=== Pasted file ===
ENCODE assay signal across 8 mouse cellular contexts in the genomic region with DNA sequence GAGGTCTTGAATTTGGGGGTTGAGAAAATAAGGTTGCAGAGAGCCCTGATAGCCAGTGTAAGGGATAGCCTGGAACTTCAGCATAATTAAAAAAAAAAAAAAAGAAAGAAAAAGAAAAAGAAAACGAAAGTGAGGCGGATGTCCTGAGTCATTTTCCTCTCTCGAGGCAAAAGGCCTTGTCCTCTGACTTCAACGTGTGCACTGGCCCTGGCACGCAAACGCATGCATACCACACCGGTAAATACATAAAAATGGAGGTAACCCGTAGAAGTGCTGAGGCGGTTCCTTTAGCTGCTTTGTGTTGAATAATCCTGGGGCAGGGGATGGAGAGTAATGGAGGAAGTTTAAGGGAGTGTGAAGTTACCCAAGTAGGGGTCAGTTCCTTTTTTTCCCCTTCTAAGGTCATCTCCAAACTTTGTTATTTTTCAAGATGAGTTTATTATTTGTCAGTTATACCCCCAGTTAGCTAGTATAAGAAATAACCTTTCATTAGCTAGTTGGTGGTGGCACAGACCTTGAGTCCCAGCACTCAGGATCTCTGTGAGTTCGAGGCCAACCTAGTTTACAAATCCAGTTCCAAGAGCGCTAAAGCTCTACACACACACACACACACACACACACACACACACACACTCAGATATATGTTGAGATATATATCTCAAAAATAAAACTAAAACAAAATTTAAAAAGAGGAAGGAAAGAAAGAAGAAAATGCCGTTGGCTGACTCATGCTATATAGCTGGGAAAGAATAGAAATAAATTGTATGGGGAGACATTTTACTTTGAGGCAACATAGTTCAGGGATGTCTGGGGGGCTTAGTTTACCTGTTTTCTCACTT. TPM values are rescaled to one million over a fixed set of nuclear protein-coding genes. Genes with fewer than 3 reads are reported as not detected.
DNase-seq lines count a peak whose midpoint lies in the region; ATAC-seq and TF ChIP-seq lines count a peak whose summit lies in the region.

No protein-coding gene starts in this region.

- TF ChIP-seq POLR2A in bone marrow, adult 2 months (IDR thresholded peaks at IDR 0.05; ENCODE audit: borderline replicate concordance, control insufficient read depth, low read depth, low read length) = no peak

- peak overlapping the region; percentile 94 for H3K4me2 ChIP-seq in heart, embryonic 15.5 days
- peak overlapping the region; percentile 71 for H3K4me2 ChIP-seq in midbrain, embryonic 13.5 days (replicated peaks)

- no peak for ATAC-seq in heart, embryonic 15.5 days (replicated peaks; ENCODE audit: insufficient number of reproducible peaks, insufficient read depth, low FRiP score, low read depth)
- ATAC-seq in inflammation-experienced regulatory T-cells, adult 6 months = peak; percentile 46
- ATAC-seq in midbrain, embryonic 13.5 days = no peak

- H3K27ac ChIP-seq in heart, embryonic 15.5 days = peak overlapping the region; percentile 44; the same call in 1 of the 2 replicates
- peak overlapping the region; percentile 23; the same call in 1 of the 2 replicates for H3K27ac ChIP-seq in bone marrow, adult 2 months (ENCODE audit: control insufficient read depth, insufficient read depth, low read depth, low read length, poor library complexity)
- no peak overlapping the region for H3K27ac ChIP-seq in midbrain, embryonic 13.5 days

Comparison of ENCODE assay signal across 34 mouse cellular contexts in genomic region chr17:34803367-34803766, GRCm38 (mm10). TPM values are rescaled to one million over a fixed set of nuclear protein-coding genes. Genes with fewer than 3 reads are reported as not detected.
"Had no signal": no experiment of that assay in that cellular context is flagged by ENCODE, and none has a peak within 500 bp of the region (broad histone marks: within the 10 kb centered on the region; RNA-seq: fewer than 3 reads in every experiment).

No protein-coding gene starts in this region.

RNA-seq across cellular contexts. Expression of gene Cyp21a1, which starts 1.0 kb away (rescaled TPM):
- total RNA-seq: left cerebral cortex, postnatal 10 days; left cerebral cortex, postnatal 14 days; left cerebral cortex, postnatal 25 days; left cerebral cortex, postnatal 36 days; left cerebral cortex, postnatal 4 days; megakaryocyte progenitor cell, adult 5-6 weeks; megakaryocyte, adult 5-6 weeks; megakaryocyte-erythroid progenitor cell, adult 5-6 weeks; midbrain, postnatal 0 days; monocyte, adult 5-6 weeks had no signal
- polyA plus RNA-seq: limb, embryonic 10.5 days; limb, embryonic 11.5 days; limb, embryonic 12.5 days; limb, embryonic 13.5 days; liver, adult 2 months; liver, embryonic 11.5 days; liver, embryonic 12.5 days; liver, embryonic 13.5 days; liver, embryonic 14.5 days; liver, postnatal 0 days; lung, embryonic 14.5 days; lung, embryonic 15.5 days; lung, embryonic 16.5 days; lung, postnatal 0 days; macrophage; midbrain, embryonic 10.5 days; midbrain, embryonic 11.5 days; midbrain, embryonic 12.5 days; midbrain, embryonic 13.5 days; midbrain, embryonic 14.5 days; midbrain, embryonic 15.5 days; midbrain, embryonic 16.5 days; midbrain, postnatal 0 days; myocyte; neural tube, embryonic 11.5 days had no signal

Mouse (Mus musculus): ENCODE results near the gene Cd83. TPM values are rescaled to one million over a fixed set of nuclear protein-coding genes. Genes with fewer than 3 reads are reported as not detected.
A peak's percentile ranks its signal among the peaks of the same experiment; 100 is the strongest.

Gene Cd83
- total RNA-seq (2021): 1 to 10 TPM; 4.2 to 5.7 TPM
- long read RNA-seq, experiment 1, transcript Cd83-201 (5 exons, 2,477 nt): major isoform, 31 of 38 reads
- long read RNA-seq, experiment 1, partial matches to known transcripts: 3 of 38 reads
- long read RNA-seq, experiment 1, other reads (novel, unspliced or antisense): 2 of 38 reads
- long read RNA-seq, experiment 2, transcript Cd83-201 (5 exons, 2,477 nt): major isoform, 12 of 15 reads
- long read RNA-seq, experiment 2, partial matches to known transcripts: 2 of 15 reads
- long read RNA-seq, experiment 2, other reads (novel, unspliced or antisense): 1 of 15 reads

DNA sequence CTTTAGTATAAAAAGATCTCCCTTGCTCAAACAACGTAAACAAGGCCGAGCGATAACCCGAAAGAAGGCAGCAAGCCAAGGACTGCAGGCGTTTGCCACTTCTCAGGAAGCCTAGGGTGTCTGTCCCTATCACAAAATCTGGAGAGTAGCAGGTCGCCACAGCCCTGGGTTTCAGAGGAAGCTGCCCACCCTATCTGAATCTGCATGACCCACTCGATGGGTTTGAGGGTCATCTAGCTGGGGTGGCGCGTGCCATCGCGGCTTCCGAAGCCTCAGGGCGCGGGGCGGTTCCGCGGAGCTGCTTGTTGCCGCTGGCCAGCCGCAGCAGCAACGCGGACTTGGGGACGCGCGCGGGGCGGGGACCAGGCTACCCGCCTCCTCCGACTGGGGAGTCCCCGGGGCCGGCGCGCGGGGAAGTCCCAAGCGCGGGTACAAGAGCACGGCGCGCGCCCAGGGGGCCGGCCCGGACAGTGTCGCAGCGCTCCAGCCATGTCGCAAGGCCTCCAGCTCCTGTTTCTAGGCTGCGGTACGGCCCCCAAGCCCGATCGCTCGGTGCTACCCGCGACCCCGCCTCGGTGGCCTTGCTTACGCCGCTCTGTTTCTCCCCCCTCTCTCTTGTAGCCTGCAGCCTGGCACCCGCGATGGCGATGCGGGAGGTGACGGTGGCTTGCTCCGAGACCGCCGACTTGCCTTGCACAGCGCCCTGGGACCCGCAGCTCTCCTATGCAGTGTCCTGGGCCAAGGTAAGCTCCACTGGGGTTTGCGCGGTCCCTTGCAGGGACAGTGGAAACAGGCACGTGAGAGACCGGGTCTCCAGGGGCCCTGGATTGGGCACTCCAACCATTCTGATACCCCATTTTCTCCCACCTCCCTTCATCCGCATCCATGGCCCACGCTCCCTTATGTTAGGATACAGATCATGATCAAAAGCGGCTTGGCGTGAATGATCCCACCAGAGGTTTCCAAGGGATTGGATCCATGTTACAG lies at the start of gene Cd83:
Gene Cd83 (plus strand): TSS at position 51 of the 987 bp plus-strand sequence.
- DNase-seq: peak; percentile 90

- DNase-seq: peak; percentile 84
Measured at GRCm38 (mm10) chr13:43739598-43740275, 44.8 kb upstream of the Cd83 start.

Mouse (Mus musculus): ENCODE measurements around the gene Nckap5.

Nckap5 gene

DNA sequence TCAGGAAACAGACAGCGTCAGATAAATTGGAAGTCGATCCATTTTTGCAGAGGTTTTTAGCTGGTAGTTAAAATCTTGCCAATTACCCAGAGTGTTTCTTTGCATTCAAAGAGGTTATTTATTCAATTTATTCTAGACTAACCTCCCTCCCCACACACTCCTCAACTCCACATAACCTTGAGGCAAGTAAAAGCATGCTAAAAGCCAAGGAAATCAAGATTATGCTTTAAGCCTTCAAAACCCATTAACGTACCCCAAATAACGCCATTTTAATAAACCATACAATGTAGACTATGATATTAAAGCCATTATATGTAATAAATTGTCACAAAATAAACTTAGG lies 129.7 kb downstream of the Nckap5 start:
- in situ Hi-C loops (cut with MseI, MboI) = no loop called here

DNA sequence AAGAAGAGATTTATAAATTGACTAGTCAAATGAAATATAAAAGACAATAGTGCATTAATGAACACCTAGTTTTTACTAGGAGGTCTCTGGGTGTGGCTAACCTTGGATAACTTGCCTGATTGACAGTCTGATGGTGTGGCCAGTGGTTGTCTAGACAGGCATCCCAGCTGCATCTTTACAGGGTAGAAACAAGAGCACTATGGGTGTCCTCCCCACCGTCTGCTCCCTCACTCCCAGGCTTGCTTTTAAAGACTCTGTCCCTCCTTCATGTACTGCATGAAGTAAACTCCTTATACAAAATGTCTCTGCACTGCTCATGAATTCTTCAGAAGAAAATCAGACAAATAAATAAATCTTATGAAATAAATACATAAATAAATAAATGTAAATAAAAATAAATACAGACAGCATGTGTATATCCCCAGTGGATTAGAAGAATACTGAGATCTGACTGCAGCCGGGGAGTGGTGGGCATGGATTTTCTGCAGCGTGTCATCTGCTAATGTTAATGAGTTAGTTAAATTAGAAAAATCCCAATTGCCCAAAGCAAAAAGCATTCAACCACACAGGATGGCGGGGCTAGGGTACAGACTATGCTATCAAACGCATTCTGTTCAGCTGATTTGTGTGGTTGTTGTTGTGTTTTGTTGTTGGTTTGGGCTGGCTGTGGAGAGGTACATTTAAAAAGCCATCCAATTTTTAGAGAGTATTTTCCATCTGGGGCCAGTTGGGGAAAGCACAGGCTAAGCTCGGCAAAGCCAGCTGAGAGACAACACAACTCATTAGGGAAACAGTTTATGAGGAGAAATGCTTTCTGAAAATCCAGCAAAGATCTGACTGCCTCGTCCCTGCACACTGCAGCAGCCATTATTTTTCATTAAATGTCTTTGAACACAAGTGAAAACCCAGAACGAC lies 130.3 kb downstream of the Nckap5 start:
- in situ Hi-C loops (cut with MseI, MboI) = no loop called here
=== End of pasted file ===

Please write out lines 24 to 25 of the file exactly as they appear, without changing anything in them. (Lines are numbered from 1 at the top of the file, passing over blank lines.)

- long read RNA-seq, experiment 1, partial matches to known transcripts: 3 of 38 reads
- long read RNA-seq, experiment 1, other reads (novel, unspliced or antisense): 2 of 38 reads